Intense heat these days–97°-100° indoors. In the afternoon Trinidad (who is the manager of the Pampanga Sugar Co.), of whom I asked why no sugar shares were for sale, said this was the time to sell out, not buy, but shareholders expected to get all their capital back in three or four years, and a profit also. However, present prices offered for the shares were too low to tempt holders into the market.
In shopping in Manila, especially on the Escolta, American “salesmanship” is used to the Nth power, with the result that some of us are offended (as I was in Heacock’s today) and leave without a purchase.
Five prisoners escape from Montinlupa–one is recaptured; the “trusty” system seems to have its limits.
At 3:30 p.m. went down to the Coolidge to say good-bye to High Commissioner Murphy and Quezon. The former looked preoccupied and tired. I said to Quezon: “you will see Doria in Peking.” He answered: “Oh! I’m only going to Hong Kong–to be back Tuesday (18th)–wish you were coming with me.” I told him I was staying here under Dr. Sison’s care. The next day, Vargas received a telegram stating that Quezon was not returning until the 28th so probably he will get as far as Shanghai. On the steamer, I chaffed Osmeña about being my “boss” now, and he said “I’m not to be acting President”–Quezon apparently acts on precedents of recent American presidents.
Talk with A. D. Williams. He said Quezon was angry with Bewley, whom he had previously always supported, because the teachers in the Bureau of Education had opposed giving up Teacher’s Camp in Baguio for the National Army as Quezon and MacArthur desire. This worried Bewley greatly, so he apparently saw Quezon and disowned all opposition.
Survey Board meeting, called to co-ordinate the work of the University of the Philippines with various bureaus. Present: Bocobo, Bewley, Kasilag, acting Director of the Bureau of Public Works, and Camus, Director of the Bureau of Plant Industry. Very interesting meeting in which they all seemed ready for cooperation. Bocobo suggested a means by which this may be done. Also, he and Bewley, Director of the Bureau of Education, talked of overproduction of vocational graduates, especially in agriculture, who could find no jobs afterwards. Public opinion is outraged if any attempt is made to close or limit schools. New type “A” curriculum is to be 60% academic and 40% vocational. They are going to try to give primary education to every child, and gradually to reduce the secondary. In Java and other Dutch East Indies there are only four trade schools and four agricultural schools for a population of over 50,000,000. The Muñoz Agricultural School in Nueva Ecija costs the Government nearly five times as much as do other schools.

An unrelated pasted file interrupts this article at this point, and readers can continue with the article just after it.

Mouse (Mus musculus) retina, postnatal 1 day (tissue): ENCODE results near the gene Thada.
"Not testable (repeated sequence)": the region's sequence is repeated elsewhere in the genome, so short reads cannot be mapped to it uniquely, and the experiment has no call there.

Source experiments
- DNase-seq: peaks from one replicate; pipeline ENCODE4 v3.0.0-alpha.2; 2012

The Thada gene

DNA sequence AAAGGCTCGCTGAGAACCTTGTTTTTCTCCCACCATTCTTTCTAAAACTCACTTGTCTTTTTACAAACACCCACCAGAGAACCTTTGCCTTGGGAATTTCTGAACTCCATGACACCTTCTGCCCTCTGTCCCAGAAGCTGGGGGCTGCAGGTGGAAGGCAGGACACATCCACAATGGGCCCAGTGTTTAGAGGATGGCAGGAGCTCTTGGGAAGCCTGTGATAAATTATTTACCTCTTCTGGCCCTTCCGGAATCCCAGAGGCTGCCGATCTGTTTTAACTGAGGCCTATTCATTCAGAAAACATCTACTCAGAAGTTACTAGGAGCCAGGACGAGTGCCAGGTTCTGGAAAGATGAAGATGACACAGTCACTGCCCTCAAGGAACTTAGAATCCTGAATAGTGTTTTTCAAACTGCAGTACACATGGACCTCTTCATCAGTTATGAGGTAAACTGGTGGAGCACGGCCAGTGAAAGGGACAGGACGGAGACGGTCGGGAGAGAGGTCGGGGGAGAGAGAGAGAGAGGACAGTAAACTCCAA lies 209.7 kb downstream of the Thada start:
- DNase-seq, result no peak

Bocobo said the plan to have the legislature fix the salaries of Professors in the University of the Philippines would take away academic freedom. (I agree.) Unson made mild fun of this statement. Bocobo is strongly for increased funds for research–he suggested getting the several industries of the Philippines to contribute. We talked of the National Economic Council, and I called attention to its paralysis because no general economic policy has been adopted by the government; all its energies are now bent towards getting a relaxation of the sanctions of the Tydings-McDuffie act. Unson told me confidentially that the membership of the National Economic Council was not well received by the public. He said Elizalde and Trinidad were well thought of–but Madrigal’s business methods were prehistoric.
Bridge in p.m. with Satterfield, Peters and Saleeby.